The APC Conceptual Framework
In concordance with best practices for preventive care, the foundation of our approach is our educational program, which delivers both online and local educational interventions intended to maximize public awareness, engagement and adherence. Heightening of public awareness and improving access to resources are U.S. priorities for reducing the burden of AD (see The Healthy Brain Initiative: The Public Health Road Map for State and National Partnerships 2013–2018 and the National Plan to Address Alzheimer’s Disease). Raising public awareness and enhancing public engagement could lead to earlier identification of at-risk individuals, faster diagnoses, better stratification or higher enrollment in dementia prevention trials, and ultimately to more effective preventative treatments (10). Patient education not only promotes earlier identification of at-risk individuals, but also forms the foundation by which preventive health behaviors later ensue (11, 12). In turn, health behaviors influence biomarkers, brain structure, brain function and quality of life. Interrelationships between modifiable and non-modifiable factors during early-brain development, and throughout the lifecourse, are essential to consider. See Figure 1 for the Weill Cornell APC Conceptual Framework.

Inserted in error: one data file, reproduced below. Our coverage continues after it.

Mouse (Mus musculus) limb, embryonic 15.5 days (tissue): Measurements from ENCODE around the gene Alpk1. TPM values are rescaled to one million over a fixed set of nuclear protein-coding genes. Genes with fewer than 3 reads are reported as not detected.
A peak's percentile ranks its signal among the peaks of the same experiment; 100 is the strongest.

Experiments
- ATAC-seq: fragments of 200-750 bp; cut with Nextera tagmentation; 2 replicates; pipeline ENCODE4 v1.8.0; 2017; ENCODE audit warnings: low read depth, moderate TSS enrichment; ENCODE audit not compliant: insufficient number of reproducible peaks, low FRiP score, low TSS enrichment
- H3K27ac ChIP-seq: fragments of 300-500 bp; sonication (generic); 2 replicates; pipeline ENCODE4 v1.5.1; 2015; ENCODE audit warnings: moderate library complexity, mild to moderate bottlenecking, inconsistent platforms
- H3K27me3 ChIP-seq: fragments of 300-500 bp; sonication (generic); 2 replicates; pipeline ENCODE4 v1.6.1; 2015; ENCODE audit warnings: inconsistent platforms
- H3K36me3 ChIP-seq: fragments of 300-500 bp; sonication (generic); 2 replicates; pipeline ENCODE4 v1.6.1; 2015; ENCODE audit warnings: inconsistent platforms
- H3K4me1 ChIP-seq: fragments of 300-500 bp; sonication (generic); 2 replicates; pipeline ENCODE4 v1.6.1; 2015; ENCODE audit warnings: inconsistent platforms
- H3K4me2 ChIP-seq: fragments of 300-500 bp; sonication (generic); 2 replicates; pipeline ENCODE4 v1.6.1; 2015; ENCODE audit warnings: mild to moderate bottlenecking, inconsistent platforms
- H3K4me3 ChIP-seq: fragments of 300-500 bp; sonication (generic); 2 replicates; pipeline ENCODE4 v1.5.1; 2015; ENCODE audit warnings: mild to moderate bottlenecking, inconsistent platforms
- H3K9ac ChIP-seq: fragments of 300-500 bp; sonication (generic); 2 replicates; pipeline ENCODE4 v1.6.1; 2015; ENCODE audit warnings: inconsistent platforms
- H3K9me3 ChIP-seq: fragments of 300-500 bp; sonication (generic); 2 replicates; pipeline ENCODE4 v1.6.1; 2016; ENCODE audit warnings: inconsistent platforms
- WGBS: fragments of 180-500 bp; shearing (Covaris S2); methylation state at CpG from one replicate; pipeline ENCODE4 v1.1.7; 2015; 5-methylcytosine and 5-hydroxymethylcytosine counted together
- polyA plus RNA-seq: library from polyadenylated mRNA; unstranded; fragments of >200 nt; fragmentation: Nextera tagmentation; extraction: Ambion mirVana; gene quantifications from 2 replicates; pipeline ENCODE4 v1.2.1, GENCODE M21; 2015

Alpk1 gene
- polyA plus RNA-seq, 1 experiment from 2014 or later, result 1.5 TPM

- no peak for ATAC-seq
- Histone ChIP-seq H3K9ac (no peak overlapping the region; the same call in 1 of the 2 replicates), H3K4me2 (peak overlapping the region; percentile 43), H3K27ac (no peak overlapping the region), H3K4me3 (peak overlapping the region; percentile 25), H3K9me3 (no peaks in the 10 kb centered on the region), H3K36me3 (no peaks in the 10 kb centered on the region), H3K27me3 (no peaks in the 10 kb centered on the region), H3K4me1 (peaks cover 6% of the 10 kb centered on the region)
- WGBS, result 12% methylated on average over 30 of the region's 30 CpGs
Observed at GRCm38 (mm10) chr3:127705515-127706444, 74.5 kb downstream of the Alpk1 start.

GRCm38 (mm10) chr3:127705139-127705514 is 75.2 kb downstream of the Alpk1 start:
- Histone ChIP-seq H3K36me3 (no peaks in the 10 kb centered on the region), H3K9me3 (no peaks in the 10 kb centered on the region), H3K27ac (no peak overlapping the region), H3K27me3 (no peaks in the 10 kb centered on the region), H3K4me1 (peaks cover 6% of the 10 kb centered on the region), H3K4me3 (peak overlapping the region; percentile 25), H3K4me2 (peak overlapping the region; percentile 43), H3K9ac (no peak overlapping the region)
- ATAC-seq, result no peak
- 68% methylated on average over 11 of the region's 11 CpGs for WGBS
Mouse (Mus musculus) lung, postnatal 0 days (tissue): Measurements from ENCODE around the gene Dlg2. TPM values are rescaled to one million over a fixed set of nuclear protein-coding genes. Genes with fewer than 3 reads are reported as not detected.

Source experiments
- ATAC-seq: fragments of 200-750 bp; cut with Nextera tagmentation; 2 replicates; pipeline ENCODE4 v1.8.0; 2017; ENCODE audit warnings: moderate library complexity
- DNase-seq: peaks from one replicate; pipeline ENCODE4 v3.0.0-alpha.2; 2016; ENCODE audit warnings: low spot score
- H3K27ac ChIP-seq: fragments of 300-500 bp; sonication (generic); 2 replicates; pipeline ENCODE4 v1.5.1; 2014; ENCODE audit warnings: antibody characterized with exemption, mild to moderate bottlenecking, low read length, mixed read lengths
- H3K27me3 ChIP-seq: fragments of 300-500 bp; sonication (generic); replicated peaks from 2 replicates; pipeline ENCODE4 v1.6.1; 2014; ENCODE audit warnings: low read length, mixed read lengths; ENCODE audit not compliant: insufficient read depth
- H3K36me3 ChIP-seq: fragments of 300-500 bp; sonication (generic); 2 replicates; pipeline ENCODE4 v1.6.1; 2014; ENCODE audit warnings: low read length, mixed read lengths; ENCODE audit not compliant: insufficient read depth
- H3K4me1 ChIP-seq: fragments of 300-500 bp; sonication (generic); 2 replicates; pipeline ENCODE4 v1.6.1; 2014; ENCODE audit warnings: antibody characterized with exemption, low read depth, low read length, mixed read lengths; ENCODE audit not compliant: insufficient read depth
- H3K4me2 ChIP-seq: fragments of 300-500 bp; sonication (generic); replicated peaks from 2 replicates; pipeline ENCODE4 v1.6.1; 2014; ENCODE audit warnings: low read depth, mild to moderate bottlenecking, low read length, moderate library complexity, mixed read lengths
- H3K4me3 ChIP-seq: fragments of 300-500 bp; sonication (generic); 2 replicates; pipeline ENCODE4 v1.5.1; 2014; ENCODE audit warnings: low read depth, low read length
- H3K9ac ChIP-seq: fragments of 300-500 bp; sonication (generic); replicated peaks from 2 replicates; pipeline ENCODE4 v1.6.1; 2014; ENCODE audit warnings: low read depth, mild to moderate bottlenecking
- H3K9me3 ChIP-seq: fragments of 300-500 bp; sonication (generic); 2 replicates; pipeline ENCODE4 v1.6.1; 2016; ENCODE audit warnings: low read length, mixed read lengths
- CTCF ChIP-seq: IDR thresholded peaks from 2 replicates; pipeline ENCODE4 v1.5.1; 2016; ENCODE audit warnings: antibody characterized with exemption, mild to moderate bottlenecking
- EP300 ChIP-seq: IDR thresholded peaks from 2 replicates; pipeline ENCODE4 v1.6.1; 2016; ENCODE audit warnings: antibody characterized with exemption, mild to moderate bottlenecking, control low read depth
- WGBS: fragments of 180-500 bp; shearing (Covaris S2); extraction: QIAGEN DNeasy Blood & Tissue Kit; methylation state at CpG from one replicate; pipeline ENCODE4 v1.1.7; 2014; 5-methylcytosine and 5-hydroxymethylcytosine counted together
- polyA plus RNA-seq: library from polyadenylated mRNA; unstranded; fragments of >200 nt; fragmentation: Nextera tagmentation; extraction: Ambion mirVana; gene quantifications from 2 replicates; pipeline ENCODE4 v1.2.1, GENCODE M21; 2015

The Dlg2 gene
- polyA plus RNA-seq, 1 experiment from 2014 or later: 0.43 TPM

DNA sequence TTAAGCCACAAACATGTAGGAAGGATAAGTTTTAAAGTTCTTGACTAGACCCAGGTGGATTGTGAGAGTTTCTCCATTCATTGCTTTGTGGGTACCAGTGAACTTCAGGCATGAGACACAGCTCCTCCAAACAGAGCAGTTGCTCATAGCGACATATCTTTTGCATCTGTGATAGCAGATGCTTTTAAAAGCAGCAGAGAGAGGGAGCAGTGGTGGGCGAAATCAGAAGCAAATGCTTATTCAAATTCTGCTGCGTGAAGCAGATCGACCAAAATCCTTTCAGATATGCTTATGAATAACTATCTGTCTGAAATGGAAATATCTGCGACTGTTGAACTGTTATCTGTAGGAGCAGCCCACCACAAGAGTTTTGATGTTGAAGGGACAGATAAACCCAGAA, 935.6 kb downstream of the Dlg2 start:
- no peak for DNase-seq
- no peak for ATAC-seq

Applying the Conceptual Framework